Good drivers of "lower economic status" can pay nearly twice as much for auto insurance than higher-income drivers. That comes to about $600 to $900 more per year for the first group, according to a survey conducted by the Consumer Federation of America (CFA), a nonprofit consumer advocacy group.
The CFA said the nation's second- and fourth-largest car insurers by premiums written, Geico and Progressive (PGR), respectively, have the largest percentage increases, 92 percent and 80 percent, respectively, for lower-income drivers. The third-largest, Allstate, and the fifth-largest, Farmers Insurance, obtain the largest annual dollar increases, $915 and $900, respectively, from this group. But the country's largest auto insurer, State Farm, charged relatively smaller increases to lower-income applicants, the CFA said.
The Insurance Information Institute (III), which represents the property-casualty insurance industry, was quick to criticize the CFA study as "cherry picking" to get the results it wanted.
"It's hard to draw a comprehensive conclusion when you are only looking at five insurance companies and just 15 cities," said III Chief Actuary James Lynch, adding that, "There are over 300 insurers out there."
The CFA created four "driver profiles" based on a married female bank executive who's a homeowner with a master's degree versus a single female bank teller with a high school diploma who rents. Conversely, the same description basically fit the two males. The higher-status applicants also had an insurance track record with the same company for three years, while those with the lower status didn't have insurance for six months.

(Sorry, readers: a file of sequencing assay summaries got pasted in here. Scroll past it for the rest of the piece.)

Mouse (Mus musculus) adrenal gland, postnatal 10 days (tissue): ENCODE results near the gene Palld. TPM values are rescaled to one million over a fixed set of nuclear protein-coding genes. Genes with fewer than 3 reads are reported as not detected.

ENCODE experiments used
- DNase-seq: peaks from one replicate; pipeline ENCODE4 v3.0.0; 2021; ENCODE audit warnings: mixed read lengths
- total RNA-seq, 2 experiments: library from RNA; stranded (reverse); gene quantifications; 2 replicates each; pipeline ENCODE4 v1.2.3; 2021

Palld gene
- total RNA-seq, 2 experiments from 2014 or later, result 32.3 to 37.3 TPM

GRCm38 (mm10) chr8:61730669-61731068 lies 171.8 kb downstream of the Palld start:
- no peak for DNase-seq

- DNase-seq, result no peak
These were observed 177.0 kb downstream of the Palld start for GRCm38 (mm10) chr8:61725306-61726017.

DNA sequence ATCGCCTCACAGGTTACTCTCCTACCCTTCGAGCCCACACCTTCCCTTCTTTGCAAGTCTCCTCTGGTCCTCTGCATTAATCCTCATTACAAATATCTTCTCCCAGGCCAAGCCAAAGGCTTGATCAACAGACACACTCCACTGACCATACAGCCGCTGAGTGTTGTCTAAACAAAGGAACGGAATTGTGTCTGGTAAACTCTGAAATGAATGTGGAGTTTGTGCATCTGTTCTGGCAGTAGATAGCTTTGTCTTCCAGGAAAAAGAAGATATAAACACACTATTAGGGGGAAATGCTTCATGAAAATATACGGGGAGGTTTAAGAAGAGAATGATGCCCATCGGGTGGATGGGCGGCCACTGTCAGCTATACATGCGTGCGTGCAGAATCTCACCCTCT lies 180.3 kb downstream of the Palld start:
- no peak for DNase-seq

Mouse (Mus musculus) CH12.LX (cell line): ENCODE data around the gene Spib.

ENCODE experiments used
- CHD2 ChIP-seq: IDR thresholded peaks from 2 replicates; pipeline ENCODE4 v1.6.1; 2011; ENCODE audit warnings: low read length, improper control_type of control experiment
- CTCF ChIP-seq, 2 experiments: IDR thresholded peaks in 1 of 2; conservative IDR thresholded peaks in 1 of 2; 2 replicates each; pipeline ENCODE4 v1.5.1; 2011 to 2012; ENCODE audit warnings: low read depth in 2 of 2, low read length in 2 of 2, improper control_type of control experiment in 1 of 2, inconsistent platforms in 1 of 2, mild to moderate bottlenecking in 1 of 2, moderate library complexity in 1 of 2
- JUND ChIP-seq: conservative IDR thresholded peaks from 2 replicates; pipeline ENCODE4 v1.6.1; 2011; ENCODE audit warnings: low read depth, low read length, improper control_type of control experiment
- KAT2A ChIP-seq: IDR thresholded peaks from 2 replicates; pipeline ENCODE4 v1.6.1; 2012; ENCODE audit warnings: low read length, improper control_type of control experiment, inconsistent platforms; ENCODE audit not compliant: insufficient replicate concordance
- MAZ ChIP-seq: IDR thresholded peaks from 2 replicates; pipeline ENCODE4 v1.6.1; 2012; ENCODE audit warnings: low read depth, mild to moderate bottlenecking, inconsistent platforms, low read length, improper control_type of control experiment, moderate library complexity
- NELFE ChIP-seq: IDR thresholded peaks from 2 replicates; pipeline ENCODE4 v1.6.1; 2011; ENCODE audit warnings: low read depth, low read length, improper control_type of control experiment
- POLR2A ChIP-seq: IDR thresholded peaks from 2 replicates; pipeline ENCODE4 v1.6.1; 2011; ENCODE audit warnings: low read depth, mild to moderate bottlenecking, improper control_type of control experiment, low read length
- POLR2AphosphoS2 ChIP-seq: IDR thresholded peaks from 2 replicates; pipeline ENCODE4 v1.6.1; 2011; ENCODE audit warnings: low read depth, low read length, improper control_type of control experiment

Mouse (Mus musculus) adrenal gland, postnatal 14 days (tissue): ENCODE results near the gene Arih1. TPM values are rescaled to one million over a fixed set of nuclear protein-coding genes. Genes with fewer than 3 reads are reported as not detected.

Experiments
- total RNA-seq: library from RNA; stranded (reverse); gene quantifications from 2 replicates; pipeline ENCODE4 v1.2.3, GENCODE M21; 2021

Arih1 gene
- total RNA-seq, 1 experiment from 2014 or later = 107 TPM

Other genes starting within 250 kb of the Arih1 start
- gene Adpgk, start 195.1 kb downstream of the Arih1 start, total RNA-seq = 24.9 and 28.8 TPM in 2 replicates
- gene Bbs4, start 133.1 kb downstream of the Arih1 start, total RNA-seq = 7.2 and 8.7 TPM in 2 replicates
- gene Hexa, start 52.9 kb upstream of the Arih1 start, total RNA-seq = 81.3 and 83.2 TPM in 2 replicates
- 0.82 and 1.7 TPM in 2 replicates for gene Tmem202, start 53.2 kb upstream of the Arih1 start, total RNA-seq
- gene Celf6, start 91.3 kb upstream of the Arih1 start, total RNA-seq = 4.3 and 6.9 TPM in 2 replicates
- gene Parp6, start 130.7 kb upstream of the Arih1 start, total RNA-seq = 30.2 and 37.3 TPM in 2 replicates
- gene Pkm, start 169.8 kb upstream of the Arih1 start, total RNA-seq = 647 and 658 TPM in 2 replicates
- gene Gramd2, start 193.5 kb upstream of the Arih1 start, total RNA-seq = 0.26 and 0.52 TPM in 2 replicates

Then the CFA applied online to see the difference in rates and found that drivers in Atlanta, Boston, Houston, Jacksonville, Jersey City, New Jersey, Minneapolis and Queens, New York, faced the "steepest" increases for having been classified as poorer potential clients. They all would have to pay more than $700 on average for car insurance, which is mandatory in almost every state.
"The cumulative impact of this increase over years is startling," said CFA Director of Insurance J. Robert Hunter.
CFA Executive Director Doug Heller expressed "deep concern" that the websites of some of these insurers simply blew off the lower-income applicants and wouldn't even provide them with an insurance quote.
Lynch said most websites require a Social Security number, and because the applicants were fictitious, that would've put a stop to the process. He also said the study was flawed because many car insurance applicants use an agent or apply by phone, which the CFA study couldn't measure.
But Lynch didn't dispute the basic premise that some socio-economic factors such as marital status, job and education factor into an auto insurer's decision on who gets a policy, and at what price. "They are predictive of losses," he said.
The CFA's J. Robert Hunter said the only factors that should go into an auto insurer's decision are the applicant's driving record, moving violations and accidents. A poll conducted by the CFA this year agrees with him.
Lynch said insurers have to use other criteria because three out of four drivers have clean driving records. He even cited a poll that shows 98 percent of all drivers think they're average or above.
"But that's the Lake Wobegon effect, where every parent thinks their child is above average," said Lynch. "By definition, 50 percent of all drivers are below average, and 7 percent have accidents every year. Insurers have to sort out who's going to have an accident and who won't."
In other words, it's not what you did in the past; it's what your insurance company thinks you're going to do.
But none of this impressed Hunter, who said insurers seek upper-income clients because they can be sold multiple products, such as home insurance and financial services. "The marketing people are driving this," he said.